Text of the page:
Buy to let guide

Getting started in buy-to-let

Buy-to-let literally means buying a property and letting it out in return for a sum of money. Historically, property has performed well as an investment opportunity. Every 10-15 years, property prices in the UK have doubled, suggesting this trend is likely to continue despite the current economic conditions.

So whether in a rising or falling market, there is the prospect for an investor to achieve gains. For instance, in a rising market, the investor will realise that first-time home buyers would be priced out of their affordability range, indicating that rental demand will be high. With the market in decline, a landlord would look at long-term prospects, realising that if they pick up a cheap bargain it should at some point rise in price based on past trends.

What does it take to be a successful buy-to-let investor?

Buy-to-let needs to be considered as a long-term investment, and the type of portfolio you have will depend on whether you are in it for future appreciation (that you will get a good profit in the long-term) or passive income (that you can supplement your earned income). For some, buy-to-lets can generate a full-time income, and the task of managing more than one or two properties can become a job in itself.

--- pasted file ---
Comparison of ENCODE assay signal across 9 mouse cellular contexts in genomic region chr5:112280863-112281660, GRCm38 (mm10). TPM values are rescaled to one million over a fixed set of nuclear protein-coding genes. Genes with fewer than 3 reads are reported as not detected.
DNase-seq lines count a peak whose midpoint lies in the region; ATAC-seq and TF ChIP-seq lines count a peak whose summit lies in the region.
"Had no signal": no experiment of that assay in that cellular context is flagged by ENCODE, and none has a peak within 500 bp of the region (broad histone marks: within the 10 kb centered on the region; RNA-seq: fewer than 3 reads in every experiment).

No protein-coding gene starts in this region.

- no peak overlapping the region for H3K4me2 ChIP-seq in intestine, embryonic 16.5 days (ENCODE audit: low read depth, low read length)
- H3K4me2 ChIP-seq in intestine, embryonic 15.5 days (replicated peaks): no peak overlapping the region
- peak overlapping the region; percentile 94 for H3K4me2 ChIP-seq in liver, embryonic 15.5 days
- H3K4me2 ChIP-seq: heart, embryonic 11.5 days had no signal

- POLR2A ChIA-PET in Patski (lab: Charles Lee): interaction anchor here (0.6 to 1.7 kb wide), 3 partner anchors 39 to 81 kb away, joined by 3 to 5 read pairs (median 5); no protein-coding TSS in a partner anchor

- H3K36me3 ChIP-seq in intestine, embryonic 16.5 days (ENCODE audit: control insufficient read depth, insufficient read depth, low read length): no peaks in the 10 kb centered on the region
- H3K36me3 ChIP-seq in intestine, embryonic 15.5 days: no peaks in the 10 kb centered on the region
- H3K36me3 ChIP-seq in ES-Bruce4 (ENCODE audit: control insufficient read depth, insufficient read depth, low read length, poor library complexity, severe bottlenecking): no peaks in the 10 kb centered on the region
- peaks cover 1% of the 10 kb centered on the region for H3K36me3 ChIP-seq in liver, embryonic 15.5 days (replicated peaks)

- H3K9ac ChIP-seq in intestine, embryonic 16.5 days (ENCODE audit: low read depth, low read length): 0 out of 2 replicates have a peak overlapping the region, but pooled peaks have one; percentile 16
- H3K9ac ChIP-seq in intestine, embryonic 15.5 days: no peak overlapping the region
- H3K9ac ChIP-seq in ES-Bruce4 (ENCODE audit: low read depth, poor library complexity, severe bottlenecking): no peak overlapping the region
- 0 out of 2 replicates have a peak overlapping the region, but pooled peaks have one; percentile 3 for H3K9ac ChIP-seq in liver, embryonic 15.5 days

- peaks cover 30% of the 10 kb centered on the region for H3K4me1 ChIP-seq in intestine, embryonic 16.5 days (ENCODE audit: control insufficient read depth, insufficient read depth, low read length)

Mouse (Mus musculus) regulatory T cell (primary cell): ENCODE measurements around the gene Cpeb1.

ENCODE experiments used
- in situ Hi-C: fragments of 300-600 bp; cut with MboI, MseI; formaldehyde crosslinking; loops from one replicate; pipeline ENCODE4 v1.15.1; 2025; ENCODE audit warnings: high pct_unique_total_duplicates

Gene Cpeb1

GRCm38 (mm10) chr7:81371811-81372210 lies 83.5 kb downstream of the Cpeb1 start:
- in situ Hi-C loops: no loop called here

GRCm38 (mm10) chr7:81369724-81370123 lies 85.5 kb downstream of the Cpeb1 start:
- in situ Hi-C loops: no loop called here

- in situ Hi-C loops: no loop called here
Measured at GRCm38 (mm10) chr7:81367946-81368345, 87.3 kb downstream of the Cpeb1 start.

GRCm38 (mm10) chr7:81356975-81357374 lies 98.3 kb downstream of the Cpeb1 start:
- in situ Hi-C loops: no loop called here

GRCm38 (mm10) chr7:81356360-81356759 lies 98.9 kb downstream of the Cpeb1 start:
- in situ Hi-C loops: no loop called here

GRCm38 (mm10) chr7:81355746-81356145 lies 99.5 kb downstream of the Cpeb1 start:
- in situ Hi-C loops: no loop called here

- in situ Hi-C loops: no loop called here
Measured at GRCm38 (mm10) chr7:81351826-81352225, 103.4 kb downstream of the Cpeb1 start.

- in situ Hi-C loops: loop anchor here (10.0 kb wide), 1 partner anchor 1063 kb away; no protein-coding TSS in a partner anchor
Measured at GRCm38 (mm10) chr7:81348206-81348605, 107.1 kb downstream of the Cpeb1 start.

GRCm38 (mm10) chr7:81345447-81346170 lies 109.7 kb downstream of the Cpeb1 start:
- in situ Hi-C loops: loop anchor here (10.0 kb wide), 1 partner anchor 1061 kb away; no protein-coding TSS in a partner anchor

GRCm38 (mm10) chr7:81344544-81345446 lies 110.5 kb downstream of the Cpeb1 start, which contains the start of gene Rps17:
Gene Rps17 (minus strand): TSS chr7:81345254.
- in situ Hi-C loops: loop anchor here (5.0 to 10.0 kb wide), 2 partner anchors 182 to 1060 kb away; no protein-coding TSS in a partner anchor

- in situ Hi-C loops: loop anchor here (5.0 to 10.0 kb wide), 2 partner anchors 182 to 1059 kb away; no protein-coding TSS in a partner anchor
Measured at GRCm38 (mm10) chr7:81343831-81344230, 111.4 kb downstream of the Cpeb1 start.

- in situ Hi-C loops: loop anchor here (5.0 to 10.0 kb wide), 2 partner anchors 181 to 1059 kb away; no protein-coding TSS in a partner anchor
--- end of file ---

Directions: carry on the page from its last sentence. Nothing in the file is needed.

Although the outlook for housing prices may continue to change this year, generally speaking it has been harder to achieve higher rental yields while the market was at its peak. The high cost of mortgages has in many cases required some contribution from the landlord towards covering the mortgage. However, if you are in it for the long term and have picked out a prime location with good rental demand, you will benefit in the long run.

Some basics to help you get started

Firstly, you need to find a buy-to-let mortgage. Typically the rates are higher than for a residential mortgage and due to the credit crunch, loan to value rates may be lower than in previous years. This means you'll probably need to put down a 20% deposit, as most lenders limit the loan amount or loan to value (LTV) at 80%.